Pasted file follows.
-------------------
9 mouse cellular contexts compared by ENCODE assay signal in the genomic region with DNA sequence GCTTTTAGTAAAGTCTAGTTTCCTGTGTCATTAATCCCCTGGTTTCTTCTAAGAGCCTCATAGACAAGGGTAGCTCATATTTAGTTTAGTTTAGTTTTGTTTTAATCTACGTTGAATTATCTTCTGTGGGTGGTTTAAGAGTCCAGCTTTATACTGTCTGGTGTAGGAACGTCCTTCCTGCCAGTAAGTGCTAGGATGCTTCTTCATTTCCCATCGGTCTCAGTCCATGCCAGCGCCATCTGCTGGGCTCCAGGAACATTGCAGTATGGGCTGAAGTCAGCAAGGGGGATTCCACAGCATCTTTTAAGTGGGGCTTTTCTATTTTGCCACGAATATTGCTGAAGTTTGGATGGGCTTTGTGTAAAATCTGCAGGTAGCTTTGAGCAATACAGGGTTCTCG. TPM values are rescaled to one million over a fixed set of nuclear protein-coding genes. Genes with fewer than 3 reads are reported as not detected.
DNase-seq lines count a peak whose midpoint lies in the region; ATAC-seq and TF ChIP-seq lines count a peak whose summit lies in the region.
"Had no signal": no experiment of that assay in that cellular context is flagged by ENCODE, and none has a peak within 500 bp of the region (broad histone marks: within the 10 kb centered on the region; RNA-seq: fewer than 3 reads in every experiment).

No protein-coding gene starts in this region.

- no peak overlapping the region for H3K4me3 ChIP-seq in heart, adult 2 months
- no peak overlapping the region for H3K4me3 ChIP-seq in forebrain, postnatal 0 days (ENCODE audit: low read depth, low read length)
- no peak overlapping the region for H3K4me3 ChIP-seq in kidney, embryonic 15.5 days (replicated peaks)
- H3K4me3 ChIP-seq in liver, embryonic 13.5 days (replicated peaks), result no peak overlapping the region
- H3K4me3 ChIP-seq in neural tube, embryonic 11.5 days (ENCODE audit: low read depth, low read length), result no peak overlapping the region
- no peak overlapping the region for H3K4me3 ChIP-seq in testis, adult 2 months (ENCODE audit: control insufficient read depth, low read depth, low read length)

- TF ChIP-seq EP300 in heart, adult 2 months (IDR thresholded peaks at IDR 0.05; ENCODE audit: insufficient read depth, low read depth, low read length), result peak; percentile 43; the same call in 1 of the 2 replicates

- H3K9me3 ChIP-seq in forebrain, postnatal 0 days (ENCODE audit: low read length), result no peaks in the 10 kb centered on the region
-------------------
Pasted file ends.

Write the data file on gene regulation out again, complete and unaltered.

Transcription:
9 mouse cellular contexts compared by ENCODE assay signal in the genomic region with DNA sequence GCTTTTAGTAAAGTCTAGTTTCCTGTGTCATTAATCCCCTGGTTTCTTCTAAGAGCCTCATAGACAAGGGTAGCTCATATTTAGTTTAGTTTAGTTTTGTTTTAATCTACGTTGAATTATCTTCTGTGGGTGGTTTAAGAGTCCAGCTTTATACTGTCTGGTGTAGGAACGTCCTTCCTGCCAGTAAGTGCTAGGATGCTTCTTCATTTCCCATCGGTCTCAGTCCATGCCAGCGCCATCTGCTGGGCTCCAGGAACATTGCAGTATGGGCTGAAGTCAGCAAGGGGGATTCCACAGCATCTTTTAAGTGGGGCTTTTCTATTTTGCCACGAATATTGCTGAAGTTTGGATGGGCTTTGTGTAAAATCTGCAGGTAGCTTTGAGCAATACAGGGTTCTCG. TPM values are rescaled to one million over a fixed set of nuclear protein-coding genes. Genes with fewer than 3 reads are reported as not detected.
DNase-seq lines count a peak whose midpoint lies in the region; ATAC-seq and TF ChIP-seq lines count a peak whose summit lies in the region.
"Had no signal": no experiment of that assay in that cellular context is flagged by ENCODE, and none has a peak within 500 bp of the region (broad histone marks: within the 10 kb centered on the region; RNA-seq: fewer than 3 reads in every experiment).

No protein-coding gene starts in this region.

- no peak overlapping the region for H3K4me3 ChIP-seq in heart, adult 2 months
- no peak overlapping the region for H3K4me3 ChIP-seq in forebrain, postnatal 0 days (ENCODE audit: low read depth, low read length)
- no peak overlapping the region for H3K4me3 ChIP-seq in kidney, embryonic 15.5 days (replicated peaks)
- H3K4me3 ChIP-seq in liver, embryonic 13.5 days (replicated peaks), result no peak overlapping the region
- H3K4me3 ChIP-seq in neural tube, embryonic 11.5 days (ENCODE audit: low read depth, low read length), result no peak overlapping the region
- no peak overlapping the region for H3K4me3 ChIP-seq in testis, adult 2 months (ENCODE audit: control insufficient read depth, low read depth, low read length)

- TF ChIP-seq EP300 in heart, adult 2 months (IDR thresholded peaks at IDR 0.05; ENCODE audit: insufficient read depth, low read depth, low read length), result peak; percentile 43; the same call in 1 of the 2 replicates

- H3K9me3 ChIP-seq in forebrain, postnatal 0 days (ENCODE audit: low read length), result no peaks in the 10 kb centered on the region